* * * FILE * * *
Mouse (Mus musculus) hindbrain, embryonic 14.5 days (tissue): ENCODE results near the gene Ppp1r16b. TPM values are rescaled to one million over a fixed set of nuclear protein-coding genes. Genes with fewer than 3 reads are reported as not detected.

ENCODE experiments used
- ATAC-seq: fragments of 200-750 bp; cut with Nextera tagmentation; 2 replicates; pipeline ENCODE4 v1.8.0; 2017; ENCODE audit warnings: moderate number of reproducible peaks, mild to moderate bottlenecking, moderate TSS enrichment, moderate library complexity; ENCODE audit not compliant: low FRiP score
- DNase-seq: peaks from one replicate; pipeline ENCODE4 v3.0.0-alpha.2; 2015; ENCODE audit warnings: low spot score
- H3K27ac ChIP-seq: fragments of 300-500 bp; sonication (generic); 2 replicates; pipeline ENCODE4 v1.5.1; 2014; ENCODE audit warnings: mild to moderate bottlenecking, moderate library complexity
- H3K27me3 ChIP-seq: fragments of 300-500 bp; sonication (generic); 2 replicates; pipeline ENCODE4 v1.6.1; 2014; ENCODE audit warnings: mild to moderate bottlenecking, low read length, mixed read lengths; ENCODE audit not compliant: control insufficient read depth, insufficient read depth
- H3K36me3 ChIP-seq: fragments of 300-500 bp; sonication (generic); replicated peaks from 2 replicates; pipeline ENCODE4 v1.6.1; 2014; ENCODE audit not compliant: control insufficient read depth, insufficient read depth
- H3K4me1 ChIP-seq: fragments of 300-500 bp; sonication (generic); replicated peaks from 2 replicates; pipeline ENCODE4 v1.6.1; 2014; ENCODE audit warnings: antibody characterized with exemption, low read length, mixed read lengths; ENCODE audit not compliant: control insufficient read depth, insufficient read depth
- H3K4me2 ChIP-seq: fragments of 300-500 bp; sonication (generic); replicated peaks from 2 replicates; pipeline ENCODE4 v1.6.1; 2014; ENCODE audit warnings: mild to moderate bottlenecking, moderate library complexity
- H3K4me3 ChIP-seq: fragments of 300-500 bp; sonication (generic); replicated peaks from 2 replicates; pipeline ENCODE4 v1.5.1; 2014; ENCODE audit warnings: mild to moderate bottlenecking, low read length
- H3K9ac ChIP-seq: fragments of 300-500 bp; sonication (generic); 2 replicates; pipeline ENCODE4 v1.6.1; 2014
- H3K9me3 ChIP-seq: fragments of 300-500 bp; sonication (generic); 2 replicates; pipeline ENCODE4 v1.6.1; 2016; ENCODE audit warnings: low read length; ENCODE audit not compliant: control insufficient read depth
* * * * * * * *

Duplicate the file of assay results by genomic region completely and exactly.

Mouse (Mus musculus) hindbrain, embryonic 14.5 days (tissue): ENCODE results near the gene Ppp1r16b. TPM values are rescaled to one million over a fixed set of nuclear protein-coding genes. Genes with fewer than 3 reads are reported as not detected.

ENCODE experiments used
- ATAC-seq: fragments of 200-750 bp; cut with Nextera tagmentation; 2 replicates; pipeline ENCODE4 v1.8.0; 2017; ENCODE audit warnings: moderate number of reproducible peaks, mild to moderate bottlenecking, moderate TSS enrichment, moderate library complexity; ENCODE audit not compliant: low FRiP score
- DNase-seq: peaks from one replicate; pipeline ENCODE4 v3.0.0-alpha.2; 2015; ENCODE audit warnings: low spot score
- H3K27ac ChIP-seq: fragments of 300-500 bp; sonication (generic); 2 replicates; pipeline ENCODE4 v1.5.1; 2014; ENCODE audit warnings: mild to moderate bottlenecking, moderate library complexity
- H3K27me3 ChIP-seq: fragments of 300-500 bp; sonication (generic); 2 replicates; pipeline ENCODE4 v1.6.1; 2014; ENCODE audit warnings: mild to moderate bottlenecking, low read length, mixed read lengths; ENCODE audit not compliant: control insufficient read depth, insufficient read depth
- H3K36me3 ChIP-seq: fragments of 300-500 bp; sonication (generic); replicated peaks from 2 replicates; pipeline ENCODE4 v1.6.1; 2014; ENCODE audit not compliant: control insufficient read depth, insufficient read depth
- H3K4me1 ChIP-seq: fragments of 300-500 bp; sonication (generic); replicated peaks from 2 replicates; pipeline ENCODE4 v1.6.1; 2014; ENCODE audit warnings: antibody characterized with exemption, low read length, mixed read lengths; ENCODE audit not compliant: control insufficient read depth, insufficient read depth
- H3K4me2 ChIP-seq: fragments of 300-500 bp; sonication (generic); replicated peaks from 2 replicates; pipeline ENCODE4 v1.6.1; 2014; ENCODE audit warnings: mild to moderate bottlenecking, moderate library complexity
- H3K4me3 ChIP-seq: fragments of 300-500 bp; sonication (generic); replicated peaks from 2 replicates; pipeline ENCODE4 v1.5.1; 2014; ENCODE audit warnings: mild to moderate bottlenecking, low read length
- H3K9ac ChIP-seq: fragments of 300-500 bp; sonication (generic); 2 replicates; pipeline ENCODE4 v1.6.1; 2014
- H3K9me3 ChIP-seq: fragments of 300-500 bp; sonication (generic); 2 replicates; pipeline ENCODE4 v1.6.1; 2016; ENCODE audit warnings: low read length; ENCODE audit not compliant: control insufficient read depth